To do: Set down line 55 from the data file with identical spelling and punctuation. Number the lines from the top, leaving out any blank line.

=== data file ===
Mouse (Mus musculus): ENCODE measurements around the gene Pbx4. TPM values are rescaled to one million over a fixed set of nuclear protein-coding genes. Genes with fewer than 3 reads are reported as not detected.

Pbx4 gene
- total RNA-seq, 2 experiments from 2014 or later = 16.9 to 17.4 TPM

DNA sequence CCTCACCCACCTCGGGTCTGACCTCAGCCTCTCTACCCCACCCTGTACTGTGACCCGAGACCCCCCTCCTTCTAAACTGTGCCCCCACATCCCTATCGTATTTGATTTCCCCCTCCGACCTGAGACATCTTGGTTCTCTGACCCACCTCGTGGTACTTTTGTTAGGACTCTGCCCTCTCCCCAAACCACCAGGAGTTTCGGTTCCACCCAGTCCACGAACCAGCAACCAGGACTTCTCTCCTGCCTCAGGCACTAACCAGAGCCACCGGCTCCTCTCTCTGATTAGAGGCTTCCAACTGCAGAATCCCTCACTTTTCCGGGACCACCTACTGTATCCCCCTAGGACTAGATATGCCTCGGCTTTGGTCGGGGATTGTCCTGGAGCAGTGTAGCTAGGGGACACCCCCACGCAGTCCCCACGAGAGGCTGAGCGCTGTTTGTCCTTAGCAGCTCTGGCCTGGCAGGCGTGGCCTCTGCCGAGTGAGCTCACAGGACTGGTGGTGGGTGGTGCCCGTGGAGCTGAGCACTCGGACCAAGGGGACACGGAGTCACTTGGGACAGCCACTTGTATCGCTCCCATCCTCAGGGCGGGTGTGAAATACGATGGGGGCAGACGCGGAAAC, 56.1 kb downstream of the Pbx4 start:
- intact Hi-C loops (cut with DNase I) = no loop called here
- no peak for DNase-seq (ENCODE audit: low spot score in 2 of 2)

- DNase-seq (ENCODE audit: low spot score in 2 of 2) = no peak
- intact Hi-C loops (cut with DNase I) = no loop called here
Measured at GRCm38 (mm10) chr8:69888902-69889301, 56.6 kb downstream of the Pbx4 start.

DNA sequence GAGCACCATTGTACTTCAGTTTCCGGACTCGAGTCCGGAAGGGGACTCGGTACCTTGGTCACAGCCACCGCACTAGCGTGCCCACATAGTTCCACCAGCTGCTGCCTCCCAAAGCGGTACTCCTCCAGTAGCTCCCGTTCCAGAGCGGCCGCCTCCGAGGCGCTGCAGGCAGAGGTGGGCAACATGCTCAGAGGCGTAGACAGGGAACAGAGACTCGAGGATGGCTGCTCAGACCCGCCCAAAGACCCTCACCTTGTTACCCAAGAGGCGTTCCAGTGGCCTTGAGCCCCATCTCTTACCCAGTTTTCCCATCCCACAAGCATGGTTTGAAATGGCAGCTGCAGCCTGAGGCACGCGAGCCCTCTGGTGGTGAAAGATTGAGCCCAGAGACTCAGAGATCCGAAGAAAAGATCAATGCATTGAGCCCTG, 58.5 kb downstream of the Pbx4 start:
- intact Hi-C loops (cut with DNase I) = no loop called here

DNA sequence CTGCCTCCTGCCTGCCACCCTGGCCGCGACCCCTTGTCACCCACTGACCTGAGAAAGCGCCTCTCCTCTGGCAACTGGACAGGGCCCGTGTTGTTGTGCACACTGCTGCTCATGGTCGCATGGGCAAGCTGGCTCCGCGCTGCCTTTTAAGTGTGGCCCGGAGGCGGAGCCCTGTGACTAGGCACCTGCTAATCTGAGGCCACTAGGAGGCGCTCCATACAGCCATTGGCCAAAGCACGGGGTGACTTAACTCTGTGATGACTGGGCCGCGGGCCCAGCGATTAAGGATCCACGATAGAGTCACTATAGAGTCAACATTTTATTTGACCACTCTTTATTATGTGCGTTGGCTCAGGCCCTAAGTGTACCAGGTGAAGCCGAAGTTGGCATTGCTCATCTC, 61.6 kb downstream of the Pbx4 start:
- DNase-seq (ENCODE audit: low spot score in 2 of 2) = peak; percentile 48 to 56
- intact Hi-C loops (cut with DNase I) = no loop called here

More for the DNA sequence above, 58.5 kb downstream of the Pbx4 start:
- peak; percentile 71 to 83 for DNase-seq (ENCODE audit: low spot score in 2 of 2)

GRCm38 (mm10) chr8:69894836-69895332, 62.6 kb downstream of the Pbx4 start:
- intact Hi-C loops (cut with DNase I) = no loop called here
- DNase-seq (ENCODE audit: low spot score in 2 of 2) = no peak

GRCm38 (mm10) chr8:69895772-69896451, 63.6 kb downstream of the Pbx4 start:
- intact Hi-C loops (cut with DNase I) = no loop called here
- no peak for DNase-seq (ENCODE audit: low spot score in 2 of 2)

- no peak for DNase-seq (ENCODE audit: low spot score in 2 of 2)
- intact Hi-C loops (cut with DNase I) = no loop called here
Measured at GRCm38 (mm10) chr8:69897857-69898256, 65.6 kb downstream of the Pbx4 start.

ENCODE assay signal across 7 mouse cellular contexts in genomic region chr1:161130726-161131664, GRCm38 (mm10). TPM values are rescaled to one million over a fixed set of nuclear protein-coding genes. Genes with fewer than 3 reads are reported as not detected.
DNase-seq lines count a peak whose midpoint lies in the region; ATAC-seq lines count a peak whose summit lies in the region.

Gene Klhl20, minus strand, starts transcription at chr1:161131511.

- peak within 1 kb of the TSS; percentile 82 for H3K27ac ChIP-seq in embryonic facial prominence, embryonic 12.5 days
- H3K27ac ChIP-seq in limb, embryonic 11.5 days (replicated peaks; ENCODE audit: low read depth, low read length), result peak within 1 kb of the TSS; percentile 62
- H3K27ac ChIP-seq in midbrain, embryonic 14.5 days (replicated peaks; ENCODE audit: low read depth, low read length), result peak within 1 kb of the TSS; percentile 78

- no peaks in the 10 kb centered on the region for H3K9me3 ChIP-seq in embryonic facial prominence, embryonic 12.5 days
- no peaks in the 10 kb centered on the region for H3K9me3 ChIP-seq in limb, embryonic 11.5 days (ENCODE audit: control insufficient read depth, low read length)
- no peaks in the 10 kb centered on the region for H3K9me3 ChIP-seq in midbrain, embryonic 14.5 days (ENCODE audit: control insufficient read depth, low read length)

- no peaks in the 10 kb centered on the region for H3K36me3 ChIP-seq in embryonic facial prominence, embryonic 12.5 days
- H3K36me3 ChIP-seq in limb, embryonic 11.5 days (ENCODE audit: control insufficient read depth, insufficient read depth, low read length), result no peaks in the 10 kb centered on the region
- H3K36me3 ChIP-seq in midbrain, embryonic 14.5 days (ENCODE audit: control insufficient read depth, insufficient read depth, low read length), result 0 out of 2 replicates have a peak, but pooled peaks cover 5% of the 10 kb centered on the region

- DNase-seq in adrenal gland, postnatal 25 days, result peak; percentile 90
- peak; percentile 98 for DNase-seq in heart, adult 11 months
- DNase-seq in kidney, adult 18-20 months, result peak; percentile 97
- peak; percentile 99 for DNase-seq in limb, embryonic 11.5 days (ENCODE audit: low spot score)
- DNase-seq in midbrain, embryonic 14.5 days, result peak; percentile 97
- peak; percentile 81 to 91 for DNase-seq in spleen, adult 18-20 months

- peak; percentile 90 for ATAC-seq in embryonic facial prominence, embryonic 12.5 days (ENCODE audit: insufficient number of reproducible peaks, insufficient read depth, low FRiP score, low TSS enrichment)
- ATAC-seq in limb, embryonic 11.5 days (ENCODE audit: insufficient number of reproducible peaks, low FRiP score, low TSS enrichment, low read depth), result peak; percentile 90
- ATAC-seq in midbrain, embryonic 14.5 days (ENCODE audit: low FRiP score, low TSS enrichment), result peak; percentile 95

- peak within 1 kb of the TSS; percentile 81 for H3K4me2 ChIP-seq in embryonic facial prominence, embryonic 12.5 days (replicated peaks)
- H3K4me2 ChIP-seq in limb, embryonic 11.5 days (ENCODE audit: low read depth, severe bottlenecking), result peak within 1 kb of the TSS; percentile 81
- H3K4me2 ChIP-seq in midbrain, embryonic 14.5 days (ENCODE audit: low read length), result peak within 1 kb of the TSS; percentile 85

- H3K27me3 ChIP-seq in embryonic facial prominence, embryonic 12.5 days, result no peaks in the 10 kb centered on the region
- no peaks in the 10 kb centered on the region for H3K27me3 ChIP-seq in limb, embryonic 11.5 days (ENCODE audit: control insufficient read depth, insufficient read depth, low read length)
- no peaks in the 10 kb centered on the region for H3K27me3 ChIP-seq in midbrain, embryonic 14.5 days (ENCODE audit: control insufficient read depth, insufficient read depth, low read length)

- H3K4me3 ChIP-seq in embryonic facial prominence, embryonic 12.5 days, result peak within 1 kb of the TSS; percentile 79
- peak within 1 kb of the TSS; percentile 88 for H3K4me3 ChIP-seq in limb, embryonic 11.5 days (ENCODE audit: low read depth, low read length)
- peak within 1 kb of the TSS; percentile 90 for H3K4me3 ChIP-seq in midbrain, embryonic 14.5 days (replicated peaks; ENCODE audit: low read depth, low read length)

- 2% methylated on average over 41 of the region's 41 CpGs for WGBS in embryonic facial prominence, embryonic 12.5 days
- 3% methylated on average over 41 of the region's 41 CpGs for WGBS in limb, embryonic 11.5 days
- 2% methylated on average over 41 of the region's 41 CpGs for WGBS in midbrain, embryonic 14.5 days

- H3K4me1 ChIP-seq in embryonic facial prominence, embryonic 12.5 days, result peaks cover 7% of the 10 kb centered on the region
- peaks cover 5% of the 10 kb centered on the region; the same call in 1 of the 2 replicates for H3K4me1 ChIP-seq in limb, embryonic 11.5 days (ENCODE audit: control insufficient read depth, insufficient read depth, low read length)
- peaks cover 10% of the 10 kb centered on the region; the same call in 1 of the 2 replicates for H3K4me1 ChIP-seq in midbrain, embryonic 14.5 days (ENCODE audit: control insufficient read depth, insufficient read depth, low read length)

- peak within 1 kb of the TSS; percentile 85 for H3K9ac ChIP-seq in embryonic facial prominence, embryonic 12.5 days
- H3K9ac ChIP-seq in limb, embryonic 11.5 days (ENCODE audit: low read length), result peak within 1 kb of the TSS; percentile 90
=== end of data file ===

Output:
- peak within 1 kb of the TSS; percentile 90 for H3K4me3 ChIP-seq in midbrain, embryonic 14.5 days (replicated peaks; ENCODE audit: low read depth, low read length)